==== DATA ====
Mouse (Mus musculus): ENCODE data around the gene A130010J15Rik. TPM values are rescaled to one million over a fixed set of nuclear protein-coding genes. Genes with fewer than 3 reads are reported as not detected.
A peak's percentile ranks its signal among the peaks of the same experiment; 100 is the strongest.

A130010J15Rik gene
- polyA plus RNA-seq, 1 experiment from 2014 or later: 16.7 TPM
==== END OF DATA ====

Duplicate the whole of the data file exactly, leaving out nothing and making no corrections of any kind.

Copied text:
Mouse (Mus musculus): ENCODE data around the gene A130010J15Rik. TPM values are rescaled to one million over a fixed set of nuclear protein-coding genes. Genes with fewer than 3 reads are reported as not detected.
A peak's percentile ranks its signal among the peaks of the same experiment; 100 is the strongest.

A130010J15Rik gene
- polyA plus RNA-seq, 1 experiment from 2014 or later: 16.7 TPM